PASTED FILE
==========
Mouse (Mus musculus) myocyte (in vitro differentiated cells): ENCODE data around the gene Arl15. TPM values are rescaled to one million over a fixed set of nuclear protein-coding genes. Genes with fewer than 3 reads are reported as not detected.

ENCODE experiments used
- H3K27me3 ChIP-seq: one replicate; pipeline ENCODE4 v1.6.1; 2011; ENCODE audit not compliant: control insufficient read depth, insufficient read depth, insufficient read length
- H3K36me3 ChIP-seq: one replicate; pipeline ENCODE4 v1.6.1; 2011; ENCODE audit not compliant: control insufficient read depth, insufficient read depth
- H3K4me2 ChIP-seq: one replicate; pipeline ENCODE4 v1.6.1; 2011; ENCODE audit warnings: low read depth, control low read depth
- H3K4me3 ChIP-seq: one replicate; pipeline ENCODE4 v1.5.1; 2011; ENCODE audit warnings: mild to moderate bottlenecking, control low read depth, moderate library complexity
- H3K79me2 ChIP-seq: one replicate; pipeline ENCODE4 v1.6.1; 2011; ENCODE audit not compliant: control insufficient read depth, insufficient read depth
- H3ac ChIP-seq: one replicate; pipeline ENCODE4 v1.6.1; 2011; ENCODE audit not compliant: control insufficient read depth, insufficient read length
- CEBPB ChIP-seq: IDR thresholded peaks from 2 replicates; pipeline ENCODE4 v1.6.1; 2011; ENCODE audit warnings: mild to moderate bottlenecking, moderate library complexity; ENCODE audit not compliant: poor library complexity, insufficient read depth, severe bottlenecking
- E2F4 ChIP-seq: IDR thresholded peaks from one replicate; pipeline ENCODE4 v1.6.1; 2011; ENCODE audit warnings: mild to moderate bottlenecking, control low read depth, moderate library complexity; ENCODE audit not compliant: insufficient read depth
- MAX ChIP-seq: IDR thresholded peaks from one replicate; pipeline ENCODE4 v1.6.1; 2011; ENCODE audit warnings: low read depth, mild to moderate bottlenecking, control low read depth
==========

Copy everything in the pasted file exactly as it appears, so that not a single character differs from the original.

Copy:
Mouse (Mus musculus) myocyte (in vitro differentiated cells): ENCODE data around the gene Arl15. TPM values are rescaled to one million over a fixed set of nuclear protein-coding genes. Genes with fewer than 3 reads are reported as not detected.

ENCODE experiments used
- H3K27me3 ChIP-seq: one replicate; pipeline ENCODE4 v1.6.1; 2011; ENCODE audit not compliant: control insufficient read depth, insufficient read depth, insufficient read length
- H3K36me3 ChIP-seq: one replicate; pipeline ENCODE4 v1.6.1; 2011; ENCODE audit not compliant: control insufficient read depth, insufficient read depth
- H3K4me2 ChIP-seq: one replicate; pipeline ENCODE4 v1.6.1; 2011; ENCODE audit warnings: low read depth, control low read depth
- H3K4me3 ChIP-seq: one replicate; pipeline ENCODE4 v1.5.1; 2011; ENCODE audit warnings: mild to moderate bottlenecking, control low read depth, moderate library complexity
- H3K79me2 ChIP-seq: one replicate; pipeline ENCODE4 v1.6.1; 2011; ENCODE audit not compliant: control insufficient read depth, insufficient read depth
- H3ac ChIP-seq: one replicate; pipeline ENCODE4 v1.6.1; 2011; ENCODE audit not compliant: control insufficient read depth, insufficient read length
- CEBPB ChIP-seq: IDR thresholded peaks from 2 replicates; pipeline ENCODE4 v1.6.1; 2011; ENCODE audit warnings: mild to moderate bottlenecking, moderate library complexity; ENCODE audit not compliant: poor library complexity, insufficient read depth, severe bottlenecking
- E2F4 ChIP-seq: IDR thresholded peaks from one replicate; pipeline ENCODE4 v1.6.1; 2011; ENCODE audit warnings: mild to moderate bottlenecking, control low read depth, moderate library complexity; ENCODE audit not compliant: insufficient read depth
- MAX ChIP-seq: IDR thresholded peaks from one replicate; pipeline ENCODE4 v1.6.1; 2011; ENCODE audit warnings: low read depth, mild to moderate bottlenecking, control low read depth